Abused and Neglected Children

The most recent numbers from the 2014 Children’s Defense Fund’s Annual State of

America’s Children shows that 1,825 children are abused each day. Multiples of that are

neglected during the same time period. National estimates of child deaths from abuse and

neglect totaled 1,640 deaths in 2012. This equates to four deaths per day – more or less. This is

too many. One is too many.

New Hampshire has adopted a Child Protection Act. Within this Act, an abused child

and a neglected child are defined.

An abused child is a child who has been sexually abused; intentionally physically injured,

psychologically injured so that the child exhibits symptoms of emotional problems generally

recognized to result from consistent mistreatment or neglect; or physically injured by other than

accidental means.

By contrast – a neglected child is a child who has been abandoned by his parents,

guardians, or custodian; who is without proper parental care or control, subsistence, education as

required by law, or other care or control necessary for his physical, mental, or emotional health,

when it is established that his health has suffered or is very likely to suffer serious impairment;

and the deprivation is not due primarily to the lack of financial means of the parents, guardian or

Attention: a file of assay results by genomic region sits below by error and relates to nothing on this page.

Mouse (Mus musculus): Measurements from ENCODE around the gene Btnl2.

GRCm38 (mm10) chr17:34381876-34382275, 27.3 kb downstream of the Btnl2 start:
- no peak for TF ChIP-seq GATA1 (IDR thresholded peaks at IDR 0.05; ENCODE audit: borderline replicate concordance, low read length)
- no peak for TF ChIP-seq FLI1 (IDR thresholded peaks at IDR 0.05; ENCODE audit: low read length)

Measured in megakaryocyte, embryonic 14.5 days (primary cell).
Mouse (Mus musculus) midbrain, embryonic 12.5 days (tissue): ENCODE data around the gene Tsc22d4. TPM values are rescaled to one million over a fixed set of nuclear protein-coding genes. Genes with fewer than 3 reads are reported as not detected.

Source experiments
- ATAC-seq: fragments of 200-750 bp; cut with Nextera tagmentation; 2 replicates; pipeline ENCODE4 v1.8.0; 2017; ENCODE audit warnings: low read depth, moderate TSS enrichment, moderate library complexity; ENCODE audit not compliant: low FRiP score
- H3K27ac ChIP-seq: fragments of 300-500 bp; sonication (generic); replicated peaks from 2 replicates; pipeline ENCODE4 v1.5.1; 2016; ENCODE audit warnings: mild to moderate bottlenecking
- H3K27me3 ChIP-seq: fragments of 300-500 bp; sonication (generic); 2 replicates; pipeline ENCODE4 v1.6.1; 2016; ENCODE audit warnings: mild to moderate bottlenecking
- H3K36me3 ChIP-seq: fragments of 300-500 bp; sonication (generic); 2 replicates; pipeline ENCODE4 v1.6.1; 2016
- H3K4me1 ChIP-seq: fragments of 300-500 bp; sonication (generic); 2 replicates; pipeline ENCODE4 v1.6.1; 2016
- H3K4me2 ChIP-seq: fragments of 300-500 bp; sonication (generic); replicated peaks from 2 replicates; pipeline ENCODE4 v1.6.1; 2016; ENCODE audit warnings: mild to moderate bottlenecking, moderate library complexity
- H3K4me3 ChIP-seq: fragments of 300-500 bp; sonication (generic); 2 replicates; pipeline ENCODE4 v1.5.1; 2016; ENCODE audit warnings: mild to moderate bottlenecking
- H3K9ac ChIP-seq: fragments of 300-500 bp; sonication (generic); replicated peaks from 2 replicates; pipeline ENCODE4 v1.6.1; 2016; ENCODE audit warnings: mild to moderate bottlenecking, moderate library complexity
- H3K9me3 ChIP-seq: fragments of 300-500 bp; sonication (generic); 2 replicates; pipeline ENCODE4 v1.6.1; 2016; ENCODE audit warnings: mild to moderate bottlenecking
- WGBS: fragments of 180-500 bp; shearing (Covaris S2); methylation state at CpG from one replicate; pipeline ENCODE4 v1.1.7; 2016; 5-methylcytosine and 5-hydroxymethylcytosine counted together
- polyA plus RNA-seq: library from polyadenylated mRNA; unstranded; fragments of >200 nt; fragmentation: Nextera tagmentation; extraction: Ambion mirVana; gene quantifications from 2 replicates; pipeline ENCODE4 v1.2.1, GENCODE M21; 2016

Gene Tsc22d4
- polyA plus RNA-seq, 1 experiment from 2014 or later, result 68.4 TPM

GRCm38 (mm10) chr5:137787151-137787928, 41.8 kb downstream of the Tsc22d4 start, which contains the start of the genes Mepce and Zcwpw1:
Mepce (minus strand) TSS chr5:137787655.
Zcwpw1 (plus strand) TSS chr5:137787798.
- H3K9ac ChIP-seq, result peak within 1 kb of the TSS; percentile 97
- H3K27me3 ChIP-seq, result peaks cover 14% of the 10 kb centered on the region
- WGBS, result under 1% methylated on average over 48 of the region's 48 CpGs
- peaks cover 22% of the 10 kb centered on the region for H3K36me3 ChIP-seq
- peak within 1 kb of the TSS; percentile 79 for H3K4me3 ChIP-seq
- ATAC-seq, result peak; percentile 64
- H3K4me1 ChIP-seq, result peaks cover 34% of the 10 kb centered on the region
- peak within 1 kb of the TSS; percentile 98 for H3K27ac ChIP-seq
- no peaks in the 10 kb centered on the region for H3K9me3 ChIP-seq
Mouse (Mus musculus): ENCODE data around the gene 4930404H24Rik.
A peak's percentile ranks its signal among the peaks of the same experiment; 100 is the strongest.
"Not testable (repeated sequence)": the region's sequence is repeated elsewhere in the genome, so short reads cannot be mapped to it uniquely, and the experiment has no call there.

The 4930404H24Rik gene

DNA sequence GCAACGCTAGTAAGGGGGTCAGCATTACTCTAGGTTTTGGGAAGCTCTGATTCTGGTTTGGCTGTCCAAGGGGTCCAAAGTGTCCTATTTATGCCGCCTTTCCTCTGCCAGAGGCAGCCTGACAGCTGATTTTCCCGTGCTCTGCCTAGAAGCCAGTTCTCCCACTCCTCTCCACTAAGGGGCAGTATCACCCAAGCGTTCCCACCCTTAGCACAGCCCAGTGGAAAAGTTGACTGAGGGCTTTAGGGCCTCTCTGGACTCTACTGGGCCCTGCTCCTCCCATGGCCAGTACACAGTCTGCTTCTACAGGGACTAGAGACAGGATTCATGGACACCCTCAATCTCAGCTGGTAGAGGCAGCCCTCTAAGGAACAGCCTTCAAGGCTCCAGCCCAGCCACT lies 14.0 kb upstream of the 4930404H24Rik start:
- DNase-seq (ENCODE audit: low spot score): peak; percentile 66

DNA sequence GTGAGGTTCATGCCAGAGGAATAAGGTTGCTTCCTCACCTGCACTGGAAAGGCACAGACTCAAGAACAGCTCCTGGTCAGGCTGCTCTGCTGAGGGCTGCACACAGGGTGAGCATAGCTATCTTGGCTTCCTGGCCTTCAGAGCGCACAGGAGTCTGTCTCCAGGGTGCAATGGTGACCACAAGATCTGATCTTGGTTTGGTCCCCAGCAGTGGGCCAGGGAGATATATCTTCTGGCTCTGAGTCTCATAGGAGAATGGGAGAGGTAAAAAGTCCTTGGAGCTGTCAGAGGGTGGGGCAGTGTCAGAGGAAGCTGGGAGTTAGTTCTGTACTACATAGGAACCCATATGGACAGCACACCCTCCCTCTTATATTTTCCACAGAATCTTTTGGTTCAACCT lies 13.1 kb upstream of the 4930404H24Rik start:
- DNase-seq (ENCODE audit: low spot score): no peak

custodian. Finally, a neglected child includes a child whose parents, guardian or custodian are

unable to discharge their responsibilities to and for the child because of incarceration,

hospitalization or other physical or mental incapacity.

The Act provides for Protective Custody when a child’s health or life is in imminent

danger. When this occurs, a police or probation officer may remove the child from the home

without the parent’s consent and place the child in protective custody.

Child abuse/neglect cases begin with a petition and summons. All parties of interest are

served to include parents. There are usually three stages to the proceedings. the first stage is

preliminary in nature. During this stage, the evidence is tested to see if there is probable cause to

sustain a petition. The second stage is called the adjudicatory stage. This stage is equivalent to

the trial – is there sufficient evidence to prove abuse or neglect? If there is, we move on to the

third stage, which is the dispositional stage. In this stage, the child is placed and conditions are

set for the child’s return.

Abuse and neglect cases can be very emotional. They have the capacity to be very

contentious. On one occasion, when I was representing a father accused of abusing his daughter,

one of the attorneys in the case attacked my client. They were quickly separated and we moved

on to a verdict; nevertheless, that illustrates how tense everyone can get.

The New Hampshire Attorney General has published an excellent report entitled

Guidelines for New Hampshire School Employees -Recognizing and Reporting Suspected Child

Abuse and Neglect. There are many mandatory reporters. School officials are but one type.

We all wish child abuse and neglect didn’t exist but I suspect we will never be able to

eradicate it altogether.